Birthdate: Feb. 3, 1943
Birth Place: Columbiana, AL, United States
Residence: Tuscaloosa, AL
Religion: Southern Baptist
First Elected: 2010
Robert Bentley was born in Columbiana, Ala., and now resides in Tuscaloosa. He earned a bachelor's degree from the University of Alabama and a medical degree from the University of Alabama-Birmingham.
Bentley joined the Air Force in 1969 and was commissioned as a captain. He was stationed at Pope Air Force Base in North Carolina, where he served as a medical officer and interim commander of the base hospital.
Bentley did a three-year residency in dermatology at the University of Alabama and then set up a medical practice in Tuscaloosa. His practice grew into Alabama Dermatology Associates. He retired in 2009 after entering the governor's race.
He was elected to the Alabama House in 2002 and re-elected in 2006. He was elected governor in 2010.
Bentley and his wife, Dianne, have four grown sons.
Robert Bentley's first two years as governor were marked by deadly tornadoes, budget problems, mixed success with his own party in the Legislature, and an industrial recruitment prize that drew international attention to Alabama.
On April 27, 2011 _ Bentley's 100th day in office _ tornadoes tore across the state, claiming 253 lives. Bentley spent weeks traveling the state to comfort victims and oversee the recovery. His response drew high marks in polls.
In Montgomery, Bentley refused to support new taxes and had to cut spending for most state agencies due to declining tax revenue and the need for more money to keep the Medicaid program operating.
He pushed for and got what he called the nation's toughest immigration law. The law contained provisions not in Arizona's law, and civil rights and immigrant groups joined the Justice Department in challenging it.
Bentley also supported and signed laws in April 2012 to make current state workers pay more toward their pension benefits and to reduce the pension benefits for future state workers. But the Republican governor couldn't hold enough votes together to get the Republican-controlled Legislature to legalize charter schools or approve all the new tax breaks he wanted to offer companies opening plants in Alabama.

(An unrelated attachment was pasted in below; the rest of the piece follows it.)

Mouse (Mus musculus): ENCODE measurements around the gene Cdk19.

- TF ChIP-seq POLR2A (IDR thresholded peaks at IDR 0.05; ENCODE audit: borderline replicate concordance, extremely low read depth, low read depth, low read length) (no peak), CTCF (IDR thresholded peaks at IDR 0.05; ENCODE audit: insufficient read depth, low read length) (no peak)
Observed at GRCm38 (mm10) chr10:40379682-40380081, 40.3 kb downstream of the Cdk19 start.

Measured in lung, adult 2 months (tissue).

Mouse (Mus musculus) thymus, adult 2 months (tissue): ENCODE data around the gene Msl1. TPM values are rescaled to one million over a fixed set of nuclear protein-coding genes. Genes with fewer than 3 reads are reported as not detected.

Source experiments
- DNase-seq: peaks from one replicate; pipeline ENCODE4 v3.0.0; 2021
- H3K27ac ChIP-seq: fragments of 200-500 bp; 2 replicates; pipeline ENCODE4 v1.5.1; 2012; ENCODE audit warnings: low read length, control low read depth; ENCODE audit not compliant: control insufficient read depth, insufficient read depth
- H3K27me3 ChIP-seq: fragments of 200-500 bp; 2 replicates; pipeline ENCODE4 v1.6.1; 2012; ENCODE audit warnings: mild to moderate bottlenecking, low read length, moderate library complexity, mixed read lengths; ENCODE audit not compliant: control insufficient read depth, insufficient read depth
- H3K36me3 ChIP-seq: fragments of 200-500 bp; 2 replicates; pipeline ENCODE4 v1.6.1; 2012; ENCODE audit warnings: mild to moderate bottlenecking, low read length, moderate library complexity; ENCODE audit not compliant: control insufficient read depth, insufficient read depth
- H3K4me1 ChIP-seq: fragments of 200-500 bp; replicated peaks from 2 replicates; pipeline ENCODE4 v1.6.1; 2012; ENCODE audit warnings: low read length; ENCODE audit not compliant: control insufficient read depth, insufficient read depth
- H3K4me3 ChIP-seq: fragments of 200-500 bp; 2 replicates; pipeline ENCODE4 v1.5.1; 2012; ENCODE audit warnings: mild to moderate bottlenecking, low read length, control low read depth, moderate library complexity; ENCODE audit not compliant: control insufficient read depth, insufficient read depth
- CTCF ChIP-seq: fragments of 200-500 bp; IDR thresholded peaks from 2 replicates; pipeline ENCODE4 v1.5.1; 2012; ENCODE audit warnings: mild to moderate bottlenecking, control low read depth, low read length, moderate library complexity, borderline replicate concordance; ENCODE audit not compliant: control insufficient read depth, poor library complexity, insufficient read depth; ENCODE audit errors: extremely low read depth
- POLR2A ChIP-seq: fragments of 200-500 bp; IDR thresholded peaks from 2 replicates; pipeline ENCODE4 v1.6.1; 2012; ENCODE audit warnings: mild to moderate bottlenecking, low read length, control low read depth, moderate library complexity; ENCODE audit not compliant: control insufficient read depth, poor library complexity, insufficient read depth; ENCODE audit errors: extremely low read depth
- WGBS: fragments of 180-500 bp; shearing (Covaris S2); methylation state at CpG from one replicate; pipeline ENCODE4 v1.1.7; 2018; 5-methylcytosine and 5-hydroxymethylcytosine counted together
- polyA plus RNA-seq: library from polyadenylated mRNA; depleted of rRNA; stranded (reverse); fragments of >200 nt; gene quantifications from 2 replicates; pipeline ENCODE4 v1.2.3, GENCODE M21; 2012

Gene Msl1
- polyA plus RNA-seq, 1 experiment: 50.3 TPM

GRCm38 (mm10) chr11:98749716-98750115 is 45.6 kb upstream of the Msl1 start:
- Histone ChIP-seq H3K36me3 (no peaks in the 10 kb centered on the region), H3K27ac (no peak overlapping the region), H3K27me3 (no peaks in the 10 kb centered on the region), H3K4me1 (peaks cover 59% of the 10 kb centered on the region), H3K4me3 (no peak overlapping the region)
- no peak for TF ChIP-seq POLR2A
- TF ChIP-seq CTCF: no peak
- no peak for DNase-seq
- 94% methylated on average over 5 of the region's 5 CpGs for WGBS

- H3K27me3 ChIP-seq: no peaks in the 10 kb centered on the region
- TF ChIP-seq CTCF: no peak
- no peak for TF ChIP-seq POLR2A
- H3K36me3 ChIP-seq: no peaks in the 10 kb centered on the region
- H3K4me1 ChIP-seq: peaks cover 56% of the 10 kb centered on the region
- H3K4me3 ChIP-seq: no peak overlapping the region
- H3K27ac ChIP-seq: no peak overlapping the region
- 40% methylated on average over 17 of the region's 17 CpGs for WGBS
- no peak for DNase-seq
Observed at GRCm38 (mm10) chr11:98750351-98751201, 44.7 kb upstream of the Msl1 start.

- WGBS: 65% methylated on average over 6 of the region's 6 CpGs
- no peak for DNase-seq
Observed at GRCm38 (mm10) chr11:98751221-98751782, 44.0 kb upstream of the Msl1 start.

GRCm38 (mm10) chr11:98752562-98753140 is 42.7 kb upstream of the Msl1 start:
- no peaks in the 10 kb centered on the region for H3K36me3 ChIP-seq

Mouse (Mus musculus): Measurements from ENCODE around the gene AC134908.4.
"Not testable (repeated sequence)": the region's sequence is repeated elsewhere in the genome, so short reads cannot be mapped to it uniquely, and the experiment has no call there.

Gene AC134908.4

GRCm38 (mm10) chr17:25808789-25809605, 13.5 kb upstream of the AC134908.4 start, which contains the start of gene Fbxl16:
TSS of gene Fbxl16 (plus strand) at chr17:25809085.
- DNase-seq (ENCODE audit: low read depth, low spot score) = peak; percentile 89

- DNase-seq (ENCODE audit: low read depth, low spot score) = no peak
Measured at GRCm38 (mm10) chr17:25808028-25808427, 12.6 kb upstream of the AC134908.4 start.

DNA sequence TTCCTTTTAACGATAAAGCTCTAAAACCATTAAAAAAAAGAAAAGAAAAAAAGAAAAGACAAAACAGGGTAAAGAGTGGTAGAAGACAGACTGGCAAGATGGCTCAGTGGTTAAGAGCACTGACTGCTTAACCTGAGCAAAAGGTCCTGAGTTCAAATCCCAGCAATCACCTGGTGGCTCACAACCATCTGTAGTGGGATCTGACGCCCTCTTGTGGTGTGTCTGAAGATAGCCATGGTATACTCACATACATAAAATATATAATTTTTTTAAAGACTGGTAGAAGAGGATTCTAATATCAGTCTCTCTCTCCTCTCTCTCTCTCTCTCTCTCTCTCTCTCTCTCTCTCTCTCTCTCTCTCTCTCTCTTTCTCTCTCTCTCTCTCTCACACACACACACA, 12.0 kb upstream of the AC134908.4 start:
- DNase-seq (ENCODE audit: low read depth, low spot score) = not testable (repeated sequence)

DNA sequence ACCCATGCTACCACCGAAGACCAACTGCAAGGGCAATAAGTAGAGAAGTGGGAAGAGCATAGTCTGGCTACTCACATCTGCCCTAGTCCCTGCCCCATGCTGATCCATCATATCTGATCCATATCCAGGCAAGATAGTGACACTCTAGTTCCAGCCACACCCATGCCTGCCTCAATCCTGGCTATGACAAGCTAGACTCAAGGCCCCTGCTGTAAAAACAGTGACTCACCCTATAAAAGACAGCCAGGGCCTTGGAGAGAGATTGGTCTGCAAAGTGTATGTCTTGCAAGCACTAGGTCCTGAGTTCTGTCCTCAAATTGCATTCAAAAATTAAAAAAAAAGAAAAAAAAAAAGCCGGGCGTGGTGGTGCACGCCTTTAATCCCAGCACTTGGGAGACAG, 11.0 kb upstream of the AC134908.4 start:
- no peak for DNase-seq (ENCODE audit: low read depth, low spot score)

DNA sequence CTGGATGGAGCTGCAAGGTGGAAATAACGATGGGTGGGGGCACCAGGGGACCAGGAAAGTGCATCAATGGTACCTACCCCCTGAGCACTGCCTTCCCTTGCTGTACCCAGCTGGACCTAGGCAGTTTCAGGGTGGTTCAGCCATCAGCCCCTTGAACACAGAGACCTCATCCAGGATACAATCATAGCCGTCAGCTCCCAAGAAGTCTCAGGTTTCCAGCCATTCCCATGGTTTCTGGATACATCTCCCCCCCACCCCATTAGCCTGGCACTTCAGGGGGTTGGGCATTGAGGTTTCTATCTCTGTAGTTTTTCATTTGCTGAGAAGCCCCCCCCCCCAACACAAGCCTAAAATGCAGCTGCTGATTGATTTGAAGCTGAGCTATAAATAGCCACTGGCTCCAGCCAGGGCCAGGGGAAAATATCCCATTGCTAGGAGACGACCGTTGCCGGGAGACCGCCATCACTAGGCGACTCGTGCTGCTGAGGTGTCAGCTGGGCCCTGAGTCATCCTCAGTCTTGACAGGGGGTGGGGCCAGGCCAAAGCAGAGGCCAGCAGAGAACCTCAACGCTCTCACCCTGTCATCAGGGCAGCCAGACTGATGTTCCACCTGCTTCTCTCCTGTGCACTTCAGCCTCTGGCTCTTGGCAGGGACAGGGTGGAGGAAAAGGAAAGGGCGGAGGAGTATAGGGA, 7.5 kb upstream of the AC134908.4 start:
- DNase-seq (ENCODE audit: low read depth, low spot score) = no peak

Despite that loss, Airbus chose Mobile, Ala., in July 2012 for its first North American aircraft assembly plant _ a $600 million investment that will employ 1,000 when it reaches full production in 2017. The selection made Bentley a celebrity the following week at the Farnborough Air Show in England.
Before his election, few people gave Bentley any chance of winning. The two-term state representative entered a crowded field for the 2010 gubernatorial race with little notice. Only one reporter showed up at his campaign announcement in Tuscaloosa and Bentley's wife, Dianne, admits that even she wondered what he was doing.
"Everybody wanted something different. They had become tired of politicians," his wife said.
Bentley's campaign began to catch on when he promised to serve without a salary until Alabama's near record unemployment falls to normal levels.
He finished second among seven candidates in the 2010 Republican primary, then defeated Bradley Byrne, who was favored by sitting Alabama Gov. Bob Riley and much of the Republican establishment, in the runoff.
Bentley portrayed himself in the lead-up to the runoff for the GOP nomination as an outsider who would shake up state politics. He also received helped from the state teachers' organization, which attacked Byrne with more than $1 million in critical ads. He won 56 percent of the vote, reflecting the anti-incumbent mood of voters.
Bentley attracted few contributions during the primary campaign because the business groups that normally fund GOP candidates in Alabama did not back him. He ran his campaign largely with $1.9 million in personal loans.
But money started flowing in the general election campaign against the Democratic nominee, state Agriculture Commissioner Ron Sparks, and he jumped to a 3-to-1 financial advantage. He ended up winning with 58 percent of the vote and led a GOP ticket that won every statewide race.
Nearly halfway into his term, Bentley had seen Alabama's unemployment rate drop from a high of 10 percent in July 2011 to 7.8 percent a year later, but he was still a long way from the 5.2 percent figure where he will start to draw a salary.
Source: Associated Press